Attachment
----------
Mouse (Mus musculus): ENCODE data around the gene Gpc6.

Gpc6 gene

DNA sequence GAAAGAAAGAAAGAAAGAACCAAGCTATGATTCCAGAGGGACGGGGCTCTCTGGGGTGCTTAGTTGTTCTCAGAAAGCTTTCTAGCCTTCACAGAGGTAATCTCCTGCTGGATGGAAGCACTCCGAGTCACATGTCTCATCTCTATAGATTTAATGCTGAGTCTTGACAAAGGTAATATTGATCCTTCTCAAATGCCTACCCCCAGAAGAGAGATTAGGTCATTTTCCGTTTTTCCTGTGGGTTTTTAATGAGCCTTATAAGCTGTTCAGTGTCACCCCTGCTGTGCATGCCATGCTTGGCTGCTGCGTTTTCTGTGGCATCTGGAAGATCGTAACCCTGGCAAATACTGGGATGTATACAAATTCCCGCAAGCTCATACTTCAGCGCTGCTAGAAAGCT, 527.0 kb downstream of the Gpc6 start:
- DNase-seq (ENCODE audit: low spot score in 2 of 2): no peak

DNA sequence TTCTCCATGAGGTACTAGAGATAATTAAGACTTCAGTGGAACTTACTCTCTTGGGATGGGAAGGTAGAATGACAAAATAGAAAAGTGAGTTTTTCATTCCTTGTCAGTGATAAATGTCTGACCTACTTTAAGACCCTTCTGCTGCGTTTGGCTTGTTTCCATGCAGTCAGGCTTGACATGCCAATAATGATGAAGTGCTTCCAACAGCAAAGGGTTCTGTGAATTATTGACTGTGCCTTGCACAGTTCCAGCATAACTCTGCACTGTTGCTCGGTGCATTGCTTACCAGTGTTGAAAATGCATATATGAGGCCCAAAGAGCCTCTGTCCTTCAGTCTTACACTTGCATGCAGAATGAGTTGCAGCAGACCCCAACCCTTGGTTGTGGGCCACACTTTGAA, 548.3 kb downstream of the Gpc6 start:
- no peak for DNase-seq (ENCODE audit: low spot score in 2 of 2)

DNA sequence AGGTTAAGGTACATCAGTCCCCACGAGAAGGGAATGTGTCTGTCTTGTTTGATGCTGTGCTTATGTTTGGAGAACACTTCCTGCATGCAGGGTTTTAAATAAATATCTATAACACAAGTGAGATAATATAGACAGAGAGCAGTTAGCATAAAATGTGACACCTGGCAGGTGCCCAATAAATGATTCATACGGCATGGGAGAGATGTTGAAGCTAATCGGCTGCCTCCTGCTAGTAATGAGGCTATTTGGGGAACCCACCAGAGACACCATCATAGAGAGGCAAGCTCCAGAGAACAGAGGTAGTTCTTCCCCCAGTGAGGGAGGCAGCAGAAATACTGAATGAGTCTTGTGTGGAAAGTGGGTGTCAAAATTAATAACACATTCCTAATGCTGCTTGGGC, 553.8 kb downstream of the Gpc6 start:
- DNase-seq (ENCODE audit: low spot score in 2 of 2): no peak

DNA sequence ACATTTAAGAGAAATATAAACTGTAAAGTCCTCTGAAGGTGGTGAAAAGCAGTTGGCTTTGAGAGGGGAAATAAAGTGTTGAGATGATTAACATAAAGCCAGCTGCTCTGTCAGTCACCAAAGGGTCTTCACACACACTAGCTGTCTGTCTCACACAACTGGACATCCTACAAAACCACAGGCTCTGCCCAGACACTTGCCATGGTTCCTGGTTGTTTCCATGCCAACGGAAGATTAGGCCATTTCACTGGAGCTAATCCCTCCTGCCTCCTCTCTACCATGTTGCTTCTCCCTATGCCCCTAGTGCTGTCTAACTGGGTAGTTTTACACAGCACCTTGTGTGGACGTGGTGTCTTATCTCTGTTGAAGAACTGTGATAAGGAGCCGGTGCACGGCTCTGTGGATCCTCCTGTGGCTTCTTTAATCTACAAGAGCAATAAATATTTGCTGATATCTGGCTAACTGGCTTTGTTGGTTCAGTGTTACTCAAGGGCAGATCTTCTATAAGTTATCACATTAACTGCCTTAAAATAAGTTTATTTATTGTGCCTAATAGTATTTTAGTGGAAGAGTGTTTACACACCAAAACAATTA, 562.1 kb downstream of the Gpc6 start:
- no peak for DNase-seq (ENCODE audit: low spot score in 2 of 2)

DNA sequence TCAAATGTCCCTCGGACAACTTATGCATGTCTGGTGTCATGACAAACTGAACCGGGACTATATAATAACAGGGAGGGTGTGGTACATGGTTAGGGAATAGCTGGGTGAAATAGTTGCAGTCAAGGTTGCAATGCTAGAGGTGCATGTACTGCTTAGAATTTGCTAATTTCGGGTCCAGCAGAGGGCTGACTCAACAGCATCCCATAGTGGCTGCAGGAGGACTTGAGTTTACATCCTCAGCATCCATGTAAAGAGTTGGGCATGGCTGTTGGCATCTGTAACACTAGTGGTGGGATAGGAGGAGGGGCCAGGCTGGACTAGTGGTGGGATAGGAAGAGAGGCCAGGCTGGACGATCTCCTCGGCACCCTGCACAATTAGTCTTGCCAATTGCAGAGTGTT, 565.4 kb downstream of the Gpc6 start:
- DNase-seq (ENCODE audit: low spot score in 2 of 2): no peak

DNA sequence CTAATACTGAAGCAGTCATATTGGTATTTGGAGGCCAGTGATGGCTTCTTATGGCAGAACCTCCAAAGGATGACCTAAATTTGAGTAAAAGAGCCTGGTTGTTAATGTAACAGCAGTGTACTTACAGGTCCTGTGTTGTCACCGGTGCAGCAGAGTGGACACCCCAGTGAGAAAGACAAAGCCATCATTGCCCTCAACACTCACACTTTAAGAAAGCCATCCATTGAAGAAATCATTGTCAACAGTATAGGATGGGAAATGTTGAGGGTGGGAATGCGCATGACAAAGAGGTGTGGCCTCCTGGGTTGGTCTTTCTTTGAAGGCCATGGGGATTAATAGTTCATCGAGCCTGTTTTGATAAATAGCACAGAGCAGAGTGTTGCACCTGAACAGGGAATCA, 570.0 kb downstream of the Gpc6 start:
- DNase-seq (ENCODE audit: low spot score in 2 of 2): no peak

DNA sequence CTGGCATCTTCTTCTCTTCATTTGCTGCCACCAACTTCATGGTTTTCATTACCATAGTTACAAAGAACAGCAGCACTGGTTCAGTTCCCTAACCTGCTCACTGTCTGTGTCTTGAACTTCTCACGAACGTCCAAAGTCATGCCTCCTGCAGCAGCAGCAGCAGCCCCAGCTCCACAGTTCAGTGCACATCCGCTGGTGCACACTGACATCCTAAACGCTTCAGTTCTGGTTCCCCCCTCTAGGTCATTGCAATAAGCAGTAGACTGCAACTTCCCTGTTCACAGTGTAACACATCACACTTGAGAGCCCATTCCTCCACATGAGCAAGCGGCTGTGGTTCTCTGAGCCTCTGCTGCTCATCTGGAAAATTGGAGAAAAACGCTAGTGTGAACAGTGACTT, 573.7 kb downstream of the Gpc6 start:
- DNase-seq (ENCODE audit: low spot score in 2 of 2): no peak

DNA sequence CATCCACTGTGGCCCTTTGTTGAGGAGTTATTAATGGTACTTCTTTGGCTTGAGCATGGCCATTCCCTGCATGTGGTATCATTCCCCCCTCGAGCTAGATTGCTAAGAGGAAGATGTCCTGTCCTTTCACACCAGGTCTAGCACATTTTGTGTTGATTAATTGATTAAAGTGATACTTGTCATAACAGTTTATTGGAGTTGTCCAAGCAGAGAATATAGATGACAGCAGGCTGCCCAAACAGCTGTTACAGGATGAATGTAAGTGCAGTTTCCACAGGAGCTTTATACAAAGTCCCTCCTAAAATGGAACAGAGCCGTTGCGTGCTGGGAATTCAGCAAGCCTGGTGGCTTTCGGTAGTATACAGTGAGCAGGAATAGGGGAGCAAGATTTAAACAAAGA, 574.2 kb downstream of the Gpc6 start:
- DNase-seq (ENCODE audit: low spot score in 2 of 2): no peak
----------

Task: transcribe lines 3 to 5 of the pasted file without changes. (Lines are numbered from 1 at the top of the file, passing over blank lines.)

DNA sequence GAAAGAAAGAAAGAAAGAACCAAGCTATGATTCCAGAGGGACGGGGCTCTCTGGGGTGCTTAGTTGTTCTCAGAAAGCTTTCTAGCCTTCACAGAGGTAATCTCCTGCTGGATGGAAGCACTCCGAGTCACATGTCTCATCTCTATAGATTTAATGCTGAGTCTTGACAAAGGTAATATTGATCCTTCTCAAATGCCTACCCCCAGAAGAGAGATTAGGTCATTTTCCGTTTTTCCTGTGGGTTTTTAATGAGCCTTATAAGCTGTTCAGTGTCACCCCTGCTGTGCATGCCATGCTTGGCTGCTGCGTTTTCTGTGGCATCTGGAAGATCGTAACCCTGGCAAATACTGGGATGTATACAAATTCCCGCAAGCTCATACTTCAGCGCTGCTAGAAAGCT, 527.0 kb downstream of the Gpc6 start:
- DNase-seq (ENCODE audit: low spot score in 2 of 2): no peak

DNA sequence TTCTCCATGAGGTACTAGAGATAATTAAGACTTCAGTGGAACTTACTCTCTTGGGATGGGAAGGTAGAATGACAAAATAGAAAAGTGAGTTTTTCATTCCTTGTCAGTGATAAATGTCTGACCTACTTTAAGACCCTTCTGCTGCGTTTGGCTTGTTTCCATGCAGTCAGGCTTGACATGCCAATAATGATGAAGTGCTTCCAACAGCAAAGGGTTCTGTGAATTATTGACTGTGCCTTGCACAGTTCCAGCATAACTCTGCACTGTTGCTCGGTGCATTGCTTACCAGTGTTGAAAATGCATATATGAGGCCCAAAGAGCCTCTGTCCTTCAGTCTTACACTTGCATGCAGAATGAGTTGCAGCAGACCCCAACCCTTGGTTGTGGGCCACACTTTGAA, 548.3 kb downstream of the Gpc6 start: